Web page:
On Saturday, Roger Federer will play Bernard Tomic in the third round of the Australian Open. Last year they met a round later and it was no contest. This time Australia will be riveted, hoping against hope that the 20-year-old from Queensland can build on his unbeaten start to the year and prove himself capable of filling the shoes left empty by Patrick Rafter and Lleyton Hewitt, the nation’s most recent Grand Slam winners.
On a hot, dry night at Melbourne Park, 15,000 people watched Federer sweep past an old foe, Nikolay Davydenko 6-3, 6-4, 6-4 with the kind of majestic ease we have come to expect when he knows he has an opponent at his mercy. It was Federer’s 18th victory over the talented Russian in 20 meetings.
Earlier, with the sunshine pushing the on-court temperatures past the 100-degree mark, Tomic, looking as languid and untroubled as ever, had survived a testing struggle against a 25-year-old German, Daniel Brands, to win 6-7(4), 7-5, 7-6(3), 7-6(10) after Brands had saved seven match points toward the end of the fourth set.
Tomic got his year off to a flying start by defeating world No. 1 Novak Djokovic at the Hopman Cup in Perth and then won his first ATP title in Sydney last week. He credits himself with the sudden improvement in form. Last year he had fallen back to a ranking of 52 from a high of 27 in 2011 and he realized distractions were hurting his tennis. He had been in trouble with the police in Queensland for driving fast cars and Rafter, a Davis Cup captain who does not tolerate lack of effort, had thrown him off the team.
So he sat himself down in October and gave himself a talking to. "Yeah, just myself," he said, dismissing any idea that he needed advice from anyone else, despite the huge influence his extrovert father has had on his career. "I said, look, time’s flying. I do have the talent. I can play good. But I’m not using it. So I worked hard, as much as I could. It’s amazing what can happen in two months if you push yourself every day. Before I didn’t really have the urge to improve. Then I got a wake-up call and I turned it around."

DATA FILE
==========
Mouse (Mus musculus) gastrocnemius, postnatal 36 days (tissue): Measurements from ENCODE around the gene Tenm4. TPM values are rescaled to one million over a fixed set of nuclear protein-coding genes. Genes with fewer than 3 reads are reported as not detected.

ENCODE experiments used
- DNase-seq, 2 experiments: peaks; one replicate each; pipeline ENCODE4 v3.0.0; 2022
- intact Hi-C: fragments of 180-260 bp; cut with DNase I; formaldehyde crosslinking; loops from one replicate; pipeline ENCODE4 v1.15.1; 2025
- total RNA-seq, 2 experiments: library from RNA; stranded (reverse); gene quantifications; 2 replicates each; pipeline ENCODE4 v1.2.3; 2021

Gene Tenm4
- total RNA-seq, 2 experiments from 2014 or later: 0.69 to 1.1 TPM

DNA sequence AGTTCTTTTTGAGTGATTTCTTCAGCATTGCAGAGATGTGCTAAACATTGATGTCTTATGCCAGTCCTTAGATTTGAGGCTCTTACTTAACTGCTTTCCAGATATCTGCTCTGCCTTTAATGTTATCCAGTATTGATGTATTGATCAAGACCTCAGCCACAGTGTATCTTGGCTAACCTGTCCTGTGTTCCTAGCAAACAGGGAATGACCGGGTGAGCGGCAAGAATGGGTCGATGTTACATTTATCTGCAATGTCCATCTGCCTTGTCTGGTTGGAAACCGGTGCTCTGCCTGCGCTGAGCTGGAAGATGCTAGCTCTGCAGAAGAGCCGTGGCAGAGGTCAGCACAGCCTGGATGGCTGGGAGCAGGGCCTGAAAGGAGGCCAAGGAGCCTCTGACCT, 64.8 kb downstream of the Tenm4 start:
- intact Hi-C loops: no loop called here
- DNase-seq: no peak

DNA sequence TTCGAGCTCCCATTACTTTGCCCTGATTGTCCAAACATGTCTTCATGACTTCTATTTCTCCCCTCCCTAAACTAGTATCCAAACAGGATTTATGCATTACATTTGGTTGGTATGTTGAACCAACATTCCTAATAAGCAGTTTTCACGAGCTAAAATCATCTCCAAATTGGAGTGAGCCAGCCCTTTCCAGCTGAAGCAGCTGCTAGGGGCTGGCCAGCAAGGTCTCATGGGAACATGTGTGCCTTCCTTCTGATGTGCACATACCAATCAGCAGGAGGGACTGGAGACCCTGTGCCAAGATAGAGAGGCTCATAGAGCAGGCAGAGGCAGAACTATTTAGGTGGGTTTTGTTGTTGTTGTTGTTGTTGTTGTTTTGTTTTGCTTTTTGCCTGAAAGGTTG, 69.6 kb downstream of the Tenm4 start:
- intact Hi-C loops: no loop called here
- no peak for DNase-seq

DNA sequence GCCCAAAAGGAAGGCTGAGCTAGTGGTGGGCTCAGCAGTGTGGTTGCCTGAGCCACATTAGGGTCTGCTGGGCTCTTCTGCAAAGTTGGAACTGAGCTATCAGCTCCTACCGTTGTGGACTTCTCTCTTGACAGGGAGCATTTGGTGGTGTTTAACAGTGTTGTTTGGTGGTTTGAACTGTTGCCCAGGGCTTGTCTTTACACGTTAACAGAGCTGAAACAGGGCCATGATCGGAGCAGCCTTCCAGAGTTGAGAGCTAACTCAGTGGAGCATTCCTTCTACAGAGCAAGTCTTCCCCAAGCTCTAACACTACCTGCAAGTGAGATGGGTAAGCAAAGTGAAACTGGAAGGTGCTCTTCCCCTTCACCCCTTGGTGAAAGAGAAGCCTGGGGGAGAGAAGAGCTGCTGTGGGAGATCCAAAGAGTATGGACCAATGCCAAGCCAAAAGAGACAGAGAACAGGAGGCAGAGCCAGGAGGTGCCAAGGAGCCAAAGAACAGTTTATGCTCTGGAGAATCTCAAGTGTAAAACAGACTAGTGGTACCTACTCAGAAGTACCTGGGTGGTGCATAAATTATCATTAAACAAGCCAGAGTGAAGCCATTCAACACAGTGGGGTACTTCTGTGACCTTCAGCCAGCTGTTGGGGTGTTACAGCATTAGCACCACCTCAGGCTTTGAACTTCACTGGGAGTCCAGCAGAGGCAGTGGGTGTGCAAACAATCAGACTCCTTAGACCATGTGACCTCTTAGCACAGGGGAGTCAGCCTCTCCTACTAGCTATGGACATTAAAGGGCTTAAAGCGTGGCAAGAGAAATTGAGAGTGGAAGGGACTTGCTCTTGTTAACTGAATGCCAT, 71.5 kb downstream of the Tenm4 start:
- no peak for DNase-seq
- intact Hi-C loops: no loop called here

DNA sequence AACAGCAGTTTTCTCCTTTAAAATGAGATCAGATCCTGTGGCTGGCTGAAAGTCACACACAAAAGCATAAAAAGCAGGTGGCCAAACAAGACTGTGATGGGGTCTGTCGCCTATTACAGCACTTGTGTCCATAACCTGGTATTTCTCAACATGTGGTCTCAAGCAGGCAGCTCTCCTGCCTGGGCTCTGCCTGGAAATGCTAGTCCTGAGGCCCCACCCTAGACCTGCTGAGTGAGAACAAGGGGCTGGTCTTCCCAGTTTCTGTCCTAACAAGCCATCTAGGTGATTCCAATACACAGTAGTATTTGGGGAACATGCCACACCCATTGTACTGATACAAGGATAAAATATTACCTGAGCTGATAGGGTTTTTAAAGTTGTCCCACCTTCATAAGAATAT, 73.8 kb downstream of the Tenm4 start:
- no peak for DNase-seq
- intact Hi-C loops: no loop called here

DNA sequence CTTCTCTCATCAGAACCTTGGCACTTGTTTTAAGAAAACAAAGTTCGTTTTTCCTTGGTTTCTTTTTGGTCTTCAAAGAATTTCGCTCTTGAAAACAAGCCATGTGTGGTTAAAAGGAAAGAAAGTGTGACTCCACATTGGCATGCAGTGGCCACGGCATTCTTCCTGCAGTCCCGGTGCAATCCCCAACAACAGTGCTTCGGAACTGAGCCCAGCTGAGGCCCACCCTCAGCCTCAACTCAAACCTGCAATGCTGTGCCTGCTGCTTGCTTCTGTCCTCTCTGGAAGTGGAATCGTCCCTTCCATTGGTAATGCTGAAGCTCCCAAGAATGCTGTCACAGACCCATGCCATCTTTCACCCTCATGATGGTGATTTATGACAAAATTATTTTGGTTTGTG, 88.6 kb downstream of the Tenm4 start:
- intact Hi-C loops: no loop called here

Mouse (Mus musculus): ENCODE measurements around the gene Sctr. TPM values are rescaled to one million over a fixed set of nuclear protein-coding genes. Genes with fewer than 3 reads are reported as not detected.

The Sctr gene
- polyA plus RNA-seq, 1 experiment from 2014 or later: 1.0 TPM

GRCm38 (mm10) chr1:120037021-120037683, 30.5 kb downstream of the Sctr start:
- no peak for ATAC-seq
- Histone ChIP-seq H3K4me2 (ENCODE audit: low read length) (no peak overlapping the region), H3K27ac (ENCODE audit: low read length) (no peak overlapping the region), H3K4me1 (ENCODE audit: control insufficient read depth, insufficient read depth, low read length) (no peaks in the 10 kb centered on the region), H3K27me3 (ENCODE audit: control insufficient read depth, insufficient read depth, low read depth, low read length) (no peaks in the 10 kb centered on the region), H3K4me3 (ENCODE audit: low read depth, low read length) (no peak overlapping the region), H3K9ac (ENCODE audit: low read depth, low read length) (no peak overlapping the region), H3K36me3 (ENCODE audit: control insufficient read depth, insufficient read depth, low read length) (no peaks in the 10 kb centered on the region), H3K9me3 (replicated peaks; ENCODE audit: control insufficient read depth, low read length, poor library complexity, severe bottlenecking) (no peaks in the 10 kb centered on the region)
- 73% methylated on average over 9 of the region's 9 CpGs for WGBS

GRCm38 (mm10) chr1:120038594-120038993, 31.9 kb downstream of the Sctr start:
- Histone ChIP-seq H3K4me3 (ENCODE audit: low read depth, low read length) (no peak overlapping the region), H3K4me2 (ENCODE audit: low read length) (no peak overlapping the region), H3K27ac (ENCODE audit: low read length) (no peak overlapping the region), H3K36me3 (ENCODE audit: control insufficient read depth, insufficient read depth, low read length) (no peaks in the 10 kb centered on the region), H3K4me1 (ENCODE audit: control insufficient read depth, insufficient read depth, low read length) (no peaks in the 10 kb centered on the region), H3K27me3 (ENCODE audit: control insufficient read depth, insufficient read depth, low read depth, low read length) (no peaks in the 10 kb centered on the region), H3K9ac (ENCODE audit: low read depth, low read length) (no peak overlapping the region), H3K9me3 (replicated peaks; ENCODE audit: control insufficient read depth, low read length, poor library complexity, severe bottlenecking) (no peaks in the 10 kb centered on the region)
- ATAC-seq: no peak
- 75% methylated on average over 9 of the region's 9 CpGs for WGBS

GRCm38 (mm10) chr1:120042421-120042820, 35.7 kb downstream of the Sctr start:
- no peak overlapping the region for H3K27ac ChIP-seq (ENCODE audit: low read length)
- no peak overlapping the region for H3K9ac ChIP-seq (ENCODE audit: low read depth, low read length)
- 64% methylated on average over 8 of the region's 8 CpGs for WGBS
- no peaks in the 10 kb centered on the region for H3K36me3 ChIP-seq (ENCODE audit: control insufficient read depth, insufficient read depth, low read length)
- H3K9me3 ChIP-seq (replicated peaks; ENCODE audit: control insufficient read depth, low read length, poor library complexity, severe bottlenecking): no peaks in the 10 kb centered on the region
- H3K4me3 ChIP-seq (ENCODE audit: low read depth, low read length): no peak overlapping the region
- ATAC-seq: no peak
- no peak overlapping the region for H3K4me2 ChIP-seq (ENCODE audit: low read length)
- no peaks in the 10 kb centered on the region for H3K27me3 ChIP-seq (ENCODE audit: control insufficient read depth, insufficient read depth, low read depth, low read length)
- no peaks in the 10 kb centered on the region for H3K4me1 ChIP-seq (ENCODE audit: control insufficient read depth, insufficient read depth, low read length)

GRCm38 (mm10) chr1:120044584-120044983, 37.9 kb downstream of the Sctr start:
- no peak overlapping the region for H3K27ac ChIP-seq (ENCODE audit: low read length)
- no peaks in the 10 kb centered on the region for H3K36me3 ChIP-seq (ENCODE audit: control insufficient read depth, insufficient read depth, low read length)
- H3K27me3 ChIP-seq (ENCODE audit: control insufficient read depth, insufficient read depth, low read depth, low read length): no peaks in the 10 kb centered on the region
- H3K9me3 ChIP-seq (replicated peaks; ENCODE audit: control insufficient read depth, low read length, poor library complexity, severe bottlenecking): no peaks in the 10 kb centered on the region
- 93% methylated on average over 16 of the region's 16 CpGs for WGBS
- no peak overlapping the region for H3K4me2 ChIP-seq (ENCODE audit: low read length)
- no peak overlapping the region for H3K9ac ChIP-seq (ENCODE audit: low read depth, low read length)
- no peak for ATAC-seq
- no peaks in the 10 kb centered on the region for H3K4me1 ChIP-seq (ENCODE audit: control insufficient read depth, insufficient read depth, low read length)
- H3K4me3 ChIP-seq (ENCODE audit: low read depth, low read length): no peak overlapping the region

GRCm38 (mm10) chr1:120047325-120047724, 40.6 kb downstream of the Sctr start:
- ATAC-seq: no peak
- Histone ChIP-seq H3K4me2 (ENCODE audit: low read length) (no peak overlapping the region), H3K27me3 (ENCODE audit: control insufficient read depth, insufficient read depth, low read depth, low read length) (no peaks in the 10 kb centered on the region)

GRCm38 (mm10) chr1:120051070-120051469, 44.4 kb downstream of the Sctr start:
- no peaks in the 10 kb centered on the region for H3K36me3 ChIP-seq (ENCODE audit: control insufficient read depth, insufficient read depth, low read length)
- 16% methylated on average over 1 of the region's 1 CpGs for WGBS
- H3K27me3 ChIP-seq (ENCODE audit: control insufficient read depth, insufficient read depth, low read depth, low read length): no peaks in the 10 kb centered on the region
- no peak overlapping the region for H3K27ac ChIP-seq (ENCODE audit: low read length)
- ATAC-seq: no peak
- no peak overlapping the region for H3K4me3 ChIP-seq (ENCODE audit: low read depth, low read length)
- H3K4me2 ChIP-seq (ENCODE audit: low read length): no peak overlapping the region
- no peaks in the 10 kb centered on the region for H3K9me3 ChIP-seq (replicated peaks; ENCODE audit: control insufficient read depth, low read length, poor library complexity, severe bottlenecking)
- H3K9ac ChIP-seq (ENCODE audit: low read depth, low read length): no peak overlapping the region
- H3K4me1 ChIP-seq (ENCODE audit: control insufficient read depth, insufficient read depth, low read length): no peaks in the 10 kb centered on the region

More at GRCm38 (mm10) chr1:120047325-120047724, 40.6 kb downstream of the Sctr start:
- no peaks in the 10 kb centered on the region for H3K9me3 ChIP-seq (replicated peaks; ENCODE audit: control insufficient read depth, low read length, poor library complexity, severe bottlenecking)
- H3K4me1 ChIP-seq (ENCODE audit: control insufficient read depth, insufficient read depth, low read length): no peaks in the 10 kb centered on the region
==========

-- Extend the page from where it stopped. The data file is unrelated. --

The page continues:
Federer, of course, will provide the perfect barometer from which to judge his improvement. He has been through it all himself and explained how he had changed the direction of his own career when he was young.
"I’m much stronger today physically," he said. "Whereas in the past people thought if you go past two hours on clay against Federer, he’ll not get better from that point on, he’ll get weaker. I wanted to have it where people thought the other way; that I was going to get stronger after two hours. The longer the match went on, it’s going to be in my favor. That’s the mindset you have to have in practice and that’s when I went to work and that’s why I am the player I am today."
Rightly, Federer thinks Tomic enjoys the big stage and he is prepared to see some improvement in the young Aussie. If Tomic serves as well as he did against Brands – 26 aces to 23 as both players served up a storm – it could be a lot closer than last year.
Sloane Stephens, now the third-ranked player in the US and enjoying a high of No. 25 on the WTA ranking, reached the third round of this event for the first time with a 6-4, 6-3 victory over Kristina Mladenovic of France.
The bubbly 19-year-old found it hard work out on Court 8 and admitted that she "didn’t play that great."
But Stephens stuck to the task and took the all-important first set when she chased down a couple of balls when Mladenovic had 40-15 at 4-5 and forced the break as her opponent ballooned forehands out of court.
"I was determined to run down every ball and get the next one back no matter what," she said. "I just forced myself to focus and concentrate."
Stephens is surprised that a quarterfinal showing in Brisbane and a semifinal in Hobart has lifted her from No. 40 at the start of the year to No. 25. "Wow, that’s great," she beamed. "I have already decided to reward myself with a pair of Jimmy Choo shoes. I mean, I’m staying at the Hyatt and there’s a Louis Vuitton right next door. What are we supposed to do?"
Go on winning tennis matches is the answer and then she’ll be able to buy as many pairs of shoes as she wants.
The rise of the teenagers continued in dramatic fashion as 18-year-old Laura Robson overcame a nervy start to defeat the former Wimbledon champion Petra Kvitova 2-6, 6-3, 11-9 after a three-hour battle that lasted until 12:30 a.m. in Melbourne. Robson was actually born in Melbourne before being taken to the UK by her English parents at the age of six, so she had no trouble winning over the large crowd that stayed on to cheer every winner as she went for big service returns off her powerful left-handed forehand.
Robson will play Stephens in the next round in what will be billed as a battle of the future generation. "I know her well as we trained at the same camp as juniors," said Stephens. "It could become a nice rivalry.